The unfolding of events in Jerusalem seemed to occur pretty quickly for those of us watching them on television/computer/phone screens. Two Israeli police were killed. Three Palestinian men were killed. The Friday prayers were canceled for the first time since 1969. Security measures, in the form of metal detectors and cameras, media seemed to focus their lens closely on Jerusalem, ignoring – or at least, for the most part – not mentioning the greater context these events took place in. It wasn’t an instance. It was – is – a result of the occupation.
The gates to Al-Aqsa and Dome of the Rock compound remained closed for about two weeks, and those who want to pray would have to go through the humiliating measures. The protests resumed for two weeks. Hospitals were raided in order to arrest the injured and capture the dead. Yes, the dead. Bodies had to be smuggled out of the hospital to be buried – quick mourning.
Then, after about two weeks, I was watching the very first moments of the security measures being taken down and the gates finally opening, welcoming the people of Jerusalem and all around. The mosques – even the ones in Al-Bireh/Ramallah – began performing takbeerat. My eyes filled with tears watching my fellow brothers and sisters in Jerusalem celebrate this victory. Yes, it was a victory.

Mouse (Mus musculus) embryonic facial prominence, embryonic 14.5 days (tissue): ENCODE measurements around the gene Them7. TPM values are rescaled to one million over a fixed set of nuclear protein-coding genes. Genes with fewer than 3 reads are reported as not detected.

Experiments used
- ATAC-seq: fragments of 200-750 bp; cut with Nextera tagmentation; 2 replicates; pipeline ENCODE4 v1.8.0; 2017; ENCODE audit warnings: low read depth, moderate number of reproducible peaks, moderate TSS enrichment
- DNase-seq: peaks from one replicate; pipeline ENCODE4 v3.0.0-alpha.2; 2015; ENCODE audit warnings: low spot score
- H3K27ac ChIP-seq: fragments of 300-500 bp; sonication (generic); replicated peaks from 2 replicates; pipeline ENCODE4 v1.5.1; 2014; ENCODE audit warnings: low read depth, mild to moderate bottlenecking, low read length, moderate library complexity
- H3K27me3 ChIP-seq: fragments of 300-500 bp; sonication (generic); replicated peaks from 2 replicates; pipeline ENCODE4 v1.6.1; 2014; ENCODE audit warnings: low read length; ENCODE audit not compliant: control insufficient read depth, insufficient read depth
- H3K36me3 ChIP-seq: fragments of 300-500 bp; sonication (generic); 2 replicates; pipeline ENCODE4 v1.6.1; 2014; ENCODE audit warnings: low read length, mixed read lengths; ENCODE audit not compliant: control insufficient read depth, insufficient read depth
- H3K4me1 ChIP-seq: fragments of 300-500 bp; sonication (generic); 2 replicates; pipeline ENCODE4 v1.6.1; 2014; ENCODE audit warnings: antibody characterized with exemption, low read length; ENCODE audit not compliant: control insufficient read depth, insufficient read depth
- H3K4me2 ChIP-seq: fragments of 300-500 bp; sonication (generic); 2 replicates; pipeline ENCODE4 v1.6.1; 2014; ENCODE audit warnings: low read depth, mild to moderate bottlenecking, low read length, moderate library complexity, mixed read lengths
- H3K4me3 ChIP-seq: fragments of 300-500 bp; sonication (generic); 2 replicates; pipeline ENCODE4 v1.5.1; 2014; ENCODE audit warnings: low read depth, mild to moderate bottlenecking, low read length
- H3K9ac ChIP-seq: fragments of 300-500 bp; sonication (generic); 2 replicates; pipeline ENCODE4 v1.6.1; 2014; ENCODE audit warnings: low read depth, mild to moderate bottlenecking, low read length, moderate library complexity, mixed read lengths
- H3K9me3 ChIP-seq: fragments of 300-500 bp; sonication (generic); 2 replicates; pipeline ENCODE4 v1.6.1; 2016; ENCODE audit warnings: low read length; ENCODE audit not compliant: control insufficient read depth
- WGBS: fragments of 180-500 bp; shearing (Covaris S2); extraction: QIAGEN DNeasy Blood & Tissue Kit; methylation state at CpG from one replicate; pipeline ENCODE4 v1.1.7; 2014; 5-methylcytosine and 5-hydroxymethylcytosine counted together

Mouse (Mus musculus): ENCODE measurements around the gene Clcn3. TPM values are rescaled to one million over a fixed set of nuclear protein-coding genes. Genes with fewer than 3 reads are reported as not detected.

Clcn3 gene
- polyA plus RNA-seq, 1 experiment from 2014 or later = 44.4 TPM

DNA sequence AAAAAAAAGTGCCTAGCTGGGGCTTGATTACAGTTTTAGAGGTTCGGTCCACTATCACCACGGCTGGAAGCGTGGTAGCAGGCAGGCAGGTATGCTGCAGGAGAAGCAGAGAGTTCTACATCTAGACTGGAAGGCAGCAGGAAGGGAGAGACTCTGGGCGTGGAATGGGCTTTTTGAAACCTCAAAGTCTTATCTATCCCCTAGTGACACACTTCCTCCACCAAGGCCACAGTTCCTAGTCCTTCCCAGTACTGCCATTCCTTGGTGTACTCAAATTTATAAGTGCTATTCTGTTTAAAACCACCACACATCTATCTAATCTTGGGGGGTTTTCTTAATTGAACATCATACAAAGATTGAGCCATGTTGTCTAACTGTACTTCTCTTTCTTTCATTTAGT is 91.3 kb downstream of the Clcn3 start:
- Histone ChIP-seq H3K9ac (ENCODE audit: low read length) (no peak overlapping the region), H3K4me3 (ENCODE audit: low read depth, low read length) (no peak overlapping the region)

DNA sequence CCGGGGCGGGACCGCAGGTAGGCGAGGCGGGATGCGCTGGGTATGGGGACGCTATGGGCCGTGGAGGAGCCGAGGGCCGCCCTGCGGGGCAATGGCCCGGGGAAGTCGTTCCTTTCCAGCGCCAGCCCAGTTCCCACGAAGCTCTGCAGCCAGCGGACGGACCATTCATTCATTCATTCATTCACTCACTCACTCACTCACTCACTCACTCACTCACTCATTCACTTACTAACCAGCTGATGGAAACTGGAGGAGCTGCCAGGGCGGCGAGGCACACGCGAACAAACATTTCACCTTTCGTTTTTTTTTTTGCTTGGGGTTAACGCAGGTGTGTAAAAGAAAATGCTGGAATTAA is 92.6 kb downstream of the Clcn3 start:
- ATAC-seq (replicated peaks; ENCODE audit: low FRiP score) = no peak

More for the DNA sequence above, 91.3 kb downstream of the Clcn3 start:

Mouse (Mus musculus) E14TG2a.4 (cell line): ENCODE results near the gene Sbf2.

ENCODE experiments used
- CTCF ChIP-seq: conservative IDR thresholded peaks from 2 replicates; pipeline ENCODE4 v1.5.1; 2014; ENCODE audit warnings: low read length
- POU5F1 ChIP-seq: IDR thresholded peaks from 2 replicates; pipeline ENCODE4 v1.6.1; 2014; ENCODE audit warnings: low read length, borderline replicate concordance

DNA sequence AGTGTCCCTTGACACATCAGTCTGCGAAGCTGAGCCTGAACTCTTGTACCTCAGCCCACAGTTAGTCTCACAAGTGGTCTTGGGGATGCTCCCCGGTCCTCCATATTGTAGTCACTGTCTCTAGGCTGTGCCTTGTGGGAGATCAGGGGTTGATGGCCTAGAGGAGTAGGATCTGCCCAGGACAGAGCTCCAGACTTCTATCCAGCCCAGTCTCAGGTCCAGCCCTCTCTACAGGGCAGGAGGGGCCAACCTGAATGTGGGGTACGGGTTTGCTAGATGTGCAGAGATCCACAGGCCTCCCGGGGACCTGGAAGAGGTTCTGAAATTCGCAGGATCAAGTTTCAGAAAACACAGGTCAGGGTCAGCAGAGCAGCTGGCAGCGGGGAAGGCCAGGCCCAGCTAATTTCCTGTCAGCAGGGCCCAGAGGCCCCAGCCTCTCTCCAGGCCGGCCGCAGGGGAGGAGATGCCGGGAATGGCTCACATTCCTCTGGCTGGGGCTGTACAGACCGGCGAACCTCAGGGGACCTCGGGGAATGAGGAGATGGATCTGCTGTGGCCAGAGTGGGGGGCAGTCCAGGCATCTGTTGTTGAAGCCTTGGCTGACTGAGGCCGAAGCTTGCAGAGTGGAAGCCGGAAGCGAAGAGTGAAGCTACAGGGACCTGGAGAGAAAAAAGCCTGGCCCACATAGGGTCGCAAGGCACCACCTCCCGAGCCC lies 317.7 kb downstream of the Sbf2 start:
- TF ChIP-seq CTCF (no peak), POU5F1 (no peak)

My mind drifted to far places, as it often does. It drifted to a good place. That morning was one of them. I imagined the first few moments of a Palestine that is rid of the heinous occupation. I don’t know what will happen before or even after this, but that morning, I received a taste of it. I think many Palestinians did, and that is all thanks to our brothers and sisters in Jerusalem.
My friend asked a taxi driver on our way home from an adventure in Sebastia, “Do you have hope?”
He said, “If we didn’t have hope, would what happened in Jerusalem have happened?”
Image credit: Maannews.com